Jumping to conclusions in a time of change

A world that is churning is unlikely to work the way it used to. Politics, coronavirus, and wildfires are just three very recent examples.

If we jump to conclusions in a time of change we are likely to find ourselves facing a problem.

That problem isn’t necessarily about whether things turn out in the way we expected them to: it’s not about whether we turn out to be right or wrong.

The real problem with jumping to conclusions in a time of change is that it makes us lazy. It stops us checking whether we really understand the situation. It stops us preparing for the unexpected. And it stops us taking the extra steps we could have taken to increase our chances of getting the outcome we want.

Avoiding this is surprisingly easy. We simply need to do four things:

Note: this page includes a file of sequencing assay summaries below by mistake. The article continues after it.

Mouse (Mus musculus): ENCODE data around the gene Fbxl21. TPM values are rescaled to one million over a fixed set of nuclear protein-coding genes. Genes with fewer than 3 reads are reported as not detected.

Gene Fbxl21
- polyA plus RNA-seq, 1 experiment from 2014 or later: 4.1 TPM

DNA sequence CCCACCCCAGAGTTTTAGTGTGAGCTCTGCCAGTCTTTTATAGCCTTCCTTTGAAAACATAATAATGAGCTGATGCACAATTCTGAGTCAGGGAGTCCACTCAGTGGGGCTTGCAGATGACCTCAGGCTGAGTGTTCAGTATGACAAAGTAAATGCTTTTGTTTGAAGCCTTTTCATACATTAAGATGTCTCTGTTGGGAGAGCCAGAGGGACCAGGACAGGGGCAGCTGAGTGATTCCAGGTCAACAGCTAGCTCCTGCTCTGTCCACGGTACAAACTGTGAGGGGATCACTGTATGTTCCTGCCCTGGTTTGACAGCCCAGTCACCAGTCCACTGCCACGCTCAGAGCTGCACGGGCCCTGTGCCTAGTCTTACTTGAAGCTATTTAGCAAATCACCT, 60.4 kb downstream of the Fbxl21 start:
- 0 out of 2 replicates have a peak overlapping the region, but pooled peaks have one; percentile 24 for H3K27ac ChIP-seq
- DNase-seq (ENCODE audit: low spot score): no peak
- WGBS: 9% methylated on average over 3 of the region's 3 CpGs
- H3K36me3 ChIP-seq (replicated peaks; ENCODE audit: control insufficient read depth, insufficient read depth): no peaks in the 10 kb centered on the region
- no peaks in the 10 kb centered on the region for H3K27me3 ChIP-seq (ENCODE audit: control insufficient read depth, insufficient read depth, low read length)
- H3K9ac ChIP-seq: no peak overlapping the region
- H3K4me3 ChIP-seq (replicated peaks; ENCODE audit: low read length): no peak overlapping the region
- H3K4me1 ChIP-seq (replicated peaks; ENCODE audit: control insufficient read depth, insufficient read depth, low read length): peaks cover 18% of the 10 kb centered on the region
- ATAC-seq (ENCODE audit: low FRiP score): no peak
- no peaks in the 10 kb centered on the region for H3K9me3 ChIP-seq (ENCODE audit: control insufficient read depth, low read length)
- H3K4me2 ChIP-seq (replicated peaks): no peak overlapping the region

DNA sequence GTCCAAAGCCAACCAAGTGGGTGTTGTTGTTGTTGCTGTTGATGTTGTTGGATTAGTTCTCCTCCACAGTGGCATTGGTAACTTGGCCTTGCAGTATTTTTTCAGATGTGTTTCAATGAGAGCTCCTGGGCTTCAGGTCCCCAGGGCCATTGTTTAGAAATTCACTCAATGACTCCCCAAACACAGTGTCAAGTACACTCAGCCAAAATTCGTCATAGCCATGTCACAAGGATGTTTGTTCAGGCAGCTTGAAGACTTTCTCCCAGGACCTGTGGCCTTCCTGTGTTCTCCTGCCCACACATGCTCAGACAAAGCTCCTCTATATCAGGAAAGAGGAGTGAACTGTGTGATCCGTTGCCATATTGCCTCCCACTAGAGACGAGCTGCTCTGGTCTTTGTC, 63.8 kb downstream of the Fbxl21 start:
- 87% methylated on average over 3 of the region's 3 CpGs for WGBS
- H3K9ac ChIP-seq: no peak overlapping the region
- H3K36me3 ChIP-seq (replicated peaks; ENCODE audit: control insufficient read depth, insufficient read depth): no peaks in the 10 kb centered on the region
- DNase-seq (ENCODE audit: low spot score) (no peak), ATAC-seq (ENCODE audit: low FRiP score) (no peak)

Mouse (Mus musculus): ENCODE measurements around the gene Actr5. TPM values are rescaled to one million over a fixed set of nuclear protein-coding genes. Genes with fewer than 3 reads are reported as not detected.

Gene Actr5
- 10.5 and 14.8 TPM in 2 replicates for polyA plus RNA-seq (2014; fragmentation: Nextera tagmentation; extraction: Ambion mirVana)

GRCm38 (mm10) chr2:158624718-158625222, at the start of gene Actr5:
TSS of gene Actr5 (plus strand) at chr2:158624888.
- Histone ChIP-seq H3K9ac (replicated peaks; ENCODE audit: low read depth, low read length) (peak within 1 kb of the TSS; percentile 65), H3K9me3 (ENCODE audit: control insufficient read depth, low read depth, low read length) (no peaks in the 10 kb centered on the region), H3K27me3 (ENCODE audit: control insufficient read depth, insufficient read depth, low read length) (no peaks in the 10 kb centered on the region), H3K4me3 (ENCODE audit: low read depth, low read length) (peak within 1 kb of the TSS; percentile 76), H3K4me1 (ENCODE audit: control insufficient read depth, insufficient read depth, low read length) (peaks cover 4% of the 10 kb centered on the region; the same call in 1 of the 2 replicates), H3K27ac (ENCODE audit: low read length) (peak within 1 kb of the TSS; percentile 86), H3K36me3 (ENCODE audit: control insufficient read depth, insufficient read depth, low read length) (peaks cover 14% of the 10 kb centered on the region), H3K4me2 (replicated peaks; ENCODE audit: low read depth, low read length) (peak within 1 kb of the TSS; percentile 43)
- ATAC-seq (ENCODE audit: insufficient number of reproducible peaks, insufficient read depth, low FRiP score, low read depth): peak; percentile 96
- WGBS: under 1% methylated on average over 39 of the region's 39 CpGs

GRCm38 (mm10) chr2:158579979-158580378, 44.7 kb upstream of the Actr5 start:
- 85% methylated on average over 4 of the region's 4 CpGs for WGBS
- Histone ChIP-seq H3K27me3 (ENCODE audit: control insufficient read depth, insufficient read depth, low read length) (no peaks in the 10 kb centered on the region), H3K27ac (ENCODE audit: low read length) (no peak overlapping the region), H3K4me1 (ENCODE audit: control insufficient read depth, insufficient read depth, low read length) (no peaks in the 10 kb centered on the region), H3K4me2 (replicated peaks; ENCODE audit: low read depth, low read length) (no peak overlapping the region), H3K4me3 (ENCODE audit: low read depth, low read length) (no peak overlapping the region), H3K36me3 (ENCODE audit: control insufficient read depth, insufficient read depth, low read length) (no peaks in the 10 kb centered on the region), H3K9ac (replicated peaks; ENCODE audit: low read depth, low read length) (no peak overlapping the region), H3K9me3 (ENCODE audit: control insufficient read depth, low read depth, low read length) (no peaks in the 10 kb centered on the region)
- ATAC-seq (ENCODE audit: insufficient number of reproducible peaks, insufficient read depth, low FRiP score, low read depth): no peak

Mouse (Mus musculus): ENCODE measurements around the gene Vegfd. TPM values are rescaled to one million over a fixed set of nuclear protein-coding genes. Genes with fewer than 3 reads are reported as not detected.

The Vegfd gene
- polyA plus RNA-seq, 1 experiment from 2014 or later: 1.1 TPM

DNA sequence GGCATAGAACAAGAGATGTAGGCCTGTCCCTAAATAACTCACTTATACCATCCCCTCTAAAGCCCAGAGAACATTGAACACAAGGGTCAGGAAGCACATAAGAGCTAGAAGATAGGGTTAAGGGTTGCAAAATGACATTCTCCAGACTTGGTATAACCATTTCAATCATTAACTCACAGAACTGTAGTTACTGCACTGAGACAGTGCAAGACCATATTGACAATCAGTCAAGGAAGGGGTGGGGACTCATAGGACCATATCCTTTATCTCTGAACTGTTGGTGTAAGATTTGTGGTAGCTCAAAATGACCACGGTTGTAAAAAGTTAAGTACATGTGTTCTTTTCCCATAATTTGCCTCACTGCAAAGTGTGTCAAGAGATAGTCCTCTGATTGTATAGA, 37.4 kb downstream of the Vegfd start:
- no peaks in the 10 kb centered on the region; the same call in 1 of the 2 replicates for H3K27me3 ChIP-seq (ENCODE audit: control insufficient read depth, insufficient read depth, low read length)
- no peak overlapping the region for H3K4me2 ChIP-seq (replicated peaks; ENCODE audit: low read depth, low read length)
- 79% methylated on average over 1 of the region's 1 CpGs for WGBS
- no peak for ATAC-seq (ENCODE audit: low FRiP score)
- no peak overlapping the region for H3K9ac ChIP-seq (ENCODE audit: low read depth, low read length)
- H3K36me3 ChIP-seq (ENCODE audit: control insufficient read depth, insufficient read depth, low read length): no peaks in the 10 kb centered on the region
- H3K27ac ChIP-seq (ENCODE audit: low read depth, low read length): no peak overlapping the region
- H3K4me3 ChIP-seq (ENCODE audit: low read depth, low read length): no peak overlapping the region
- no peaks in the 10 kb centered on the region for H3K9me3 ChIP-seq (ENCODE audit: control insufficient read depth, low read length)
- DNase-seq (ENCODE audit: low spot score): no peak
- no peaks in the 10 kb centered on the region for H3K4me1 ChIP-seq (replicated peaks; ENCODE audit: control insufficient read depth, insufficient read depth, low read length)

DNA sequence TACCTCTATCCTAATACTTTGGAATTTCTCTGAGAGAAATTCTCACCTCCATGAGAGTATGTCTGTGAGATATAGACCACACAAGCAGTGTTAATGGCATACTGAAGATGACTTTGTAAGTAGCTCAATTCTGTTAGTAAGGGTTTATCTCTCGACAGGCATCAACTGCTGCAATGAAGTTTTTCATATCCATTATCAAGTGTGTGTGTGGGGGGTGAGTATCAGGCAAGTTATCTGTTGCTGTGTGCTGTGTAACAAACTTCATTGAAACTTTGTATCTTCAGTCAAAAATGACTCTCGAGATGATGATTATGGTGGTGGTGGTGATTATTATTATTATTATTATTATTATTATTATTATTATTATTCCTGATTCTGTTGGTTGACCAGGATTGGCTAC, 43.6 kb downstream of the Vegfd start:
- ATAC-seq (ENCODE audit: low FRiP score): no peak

We might still end up doing the same things and the outcome might still be the same. Or we might still be surprised by what happens. But either way: by not jumping to conclusions, by instead getting clearer on what we really want, and by ensuring that we truly have done everything we could, we will increase our inspiration and enthusiasm, and we will give ourselves us the best chance of achieving the outcomes we seek.

All of this takes us another step towards becoming antifragile.

Have you ever jumped to a conclusion that turned out to be wrong? What were the consequences? Is it worth checking now whether you are jumping to any conclusions?


Adapted from Inner Leadership: a framework and tools for building inspiration in times of change.

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Photo By rippchenmitkraut66 via StockPholio.net

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